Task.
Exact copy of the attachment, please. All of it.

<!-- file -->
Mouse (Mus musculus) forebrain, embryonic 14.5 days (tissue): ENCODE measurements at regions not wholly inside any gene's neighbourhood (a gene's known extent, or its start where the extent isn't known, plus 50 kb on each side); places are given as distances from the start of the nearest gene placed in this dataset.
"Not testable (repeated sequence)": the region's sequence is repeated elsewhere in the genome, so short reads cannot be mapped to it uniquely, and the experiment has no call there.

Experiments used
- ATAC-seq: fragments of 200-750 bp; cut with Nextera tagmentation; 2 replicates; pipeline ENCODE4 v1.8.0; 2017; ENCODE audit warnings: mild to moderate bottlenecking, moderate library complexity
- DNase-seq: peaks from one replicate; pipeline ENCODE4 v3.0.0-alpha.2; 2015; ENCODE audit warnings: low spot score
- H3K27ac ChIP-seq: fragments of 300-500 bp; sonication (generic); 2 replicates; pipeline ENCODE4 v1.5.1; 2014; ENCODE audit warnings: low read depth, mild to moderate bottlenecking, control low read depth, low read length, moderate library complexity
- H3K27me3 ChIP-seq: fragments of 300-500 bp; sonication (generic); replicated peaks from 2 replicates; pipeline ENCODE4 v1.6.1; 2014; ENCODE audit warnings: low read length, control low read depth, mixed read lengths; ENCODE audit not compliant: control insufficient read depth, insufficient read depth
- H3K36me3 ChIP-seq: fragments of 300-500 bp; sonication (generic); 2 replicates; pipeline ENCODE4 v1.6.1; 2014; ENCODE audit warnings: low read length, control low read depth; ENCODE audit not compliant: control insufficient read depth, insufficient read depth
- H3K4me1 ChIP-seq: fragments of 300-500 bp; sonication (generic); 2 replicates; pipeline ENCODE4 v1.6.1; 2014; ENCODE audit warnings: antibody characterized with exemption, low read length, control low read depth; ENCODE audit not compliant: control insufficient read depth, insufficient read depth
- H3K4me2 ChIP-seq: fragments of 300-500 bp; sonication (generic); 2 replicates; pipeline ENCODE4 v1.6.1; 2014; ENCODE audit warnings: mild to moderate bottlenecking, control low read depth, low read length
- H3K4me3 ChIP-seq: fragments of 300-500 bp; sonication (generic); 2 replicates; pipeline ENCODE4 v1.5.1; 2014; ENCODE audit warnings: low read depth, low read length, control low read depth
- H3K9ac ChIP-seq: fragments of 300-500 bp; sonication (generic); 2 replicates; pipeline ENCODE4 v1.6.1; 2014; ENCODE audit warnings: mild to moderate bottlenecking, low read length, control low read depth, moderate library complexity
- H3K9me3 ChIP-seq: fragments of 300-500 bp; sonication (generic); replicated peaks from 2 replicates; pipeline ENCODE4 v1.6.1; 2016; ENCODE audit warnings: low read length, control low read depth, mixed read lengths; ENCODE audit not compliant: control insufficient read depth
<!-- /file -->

Mouse (Mus musculus) forebrain, embryonic 14.5 days (tissue): ENCODE measurements at regions not wholly inside any gene's neighbourhood (a gene's known extent, or its start where the extent isn't known, plus 50 kb on each side); places are given as distances from the start of the nearest gene placed in this dataset.
"Not testable (repeated sequence)": the region's sequence is repeated elsewhere in the genome, so short reads cannot be mapped to it uniquely, and the experiment has no call there.

Experiments used
- ATAC-seq: fragments of 200-750 bp; cut with Nextera tagmentation; 2 replicates; pipeline ENCODE4 v1.8.0; 2017; ENCODE audit warnings: mild to moderate bottlenecking, moderate library complexity
- DNase-seq: peaks from one replicate; pipeline ENCODE4 v3.0.0-alpha.2; 2015; ENCODE audit warnings: low spot score
- H3K27ac ChIP-seq: fragments of 300-500 bp; sonication (generic); 2 replicates; pipeline ENCODE4 v1.5.1; 2014; ENCODE audit warnings: low read depth, mild to moderate bottlenecking, control low read depth, low read length, moderate library complexity
- H3K27me3 ChIP-seq: fragments of 300-500 bp; sonication (generic); replicated peaks from 2 replicates; pipeline ENCODE4 v1.6.1; 2014; ENCODE audit warnings: low read length, control low read depth, mixed read lengths; ENCODE audit not compliant: control insufficient read depth, insufficient read depth
- H3K36me3 ChIP-seq: fragments of 300-500 bp; sonication (generic); 2 replicates; pipeline ENCODE4 v1.6.1; 2014; ENCODE audit warnings: low read length, control low read depth; ENCODE audit not compliant: control insufficient read depth, insufficient read depth
- H3K4me1 ChIP-seq: fragments of 300-500 bp; sonication (generic); 2 replicates; pipeline ENCODE4 v1.6.1; 2014; ENCODE audit warnings: antibody characterized with exemption, low read length, control low read depth; ENCODE audit not compliant: control insufficient read depth, insufficient read depth
- H3K4me2 ChIP-seq: fragments of 300-500 bp; sonication (generic); 2 replicates; pipeline ENCODE4 v1.6.1; 2014; ENCODE audit warnings: mild to moderate bottlenecking, control low read depth, low read length
- H3K4me3 ChIP-seq: fragments of 300-500 bp; sonication (generic); 2 replicates; pipeline ENCODE4 v1.5.1; 2014; ENCODE audit warnings: low read depth, low read length, control low read depth
- H3K9ac ChIP-seq: fragments of 300-500 bp; sonication (generic); 2 replicates; pipeline ENCODE4 v1.6.1; 2014; ENCODE audit warnings: mild to moderate bottlenecking, low read length, control low read depth, moderate library complexity
- H3K9me3 ChIP-seq: fragments of 300-500 bp; sonication (generic); replicated peaks from 2 replicates; pipeline ENCODE4 v1.6.1; 2016; ENCODE audit warnings: low read length, control low read depth, mixed read lengths; ENCODE audit not compliant: control insufficient read depth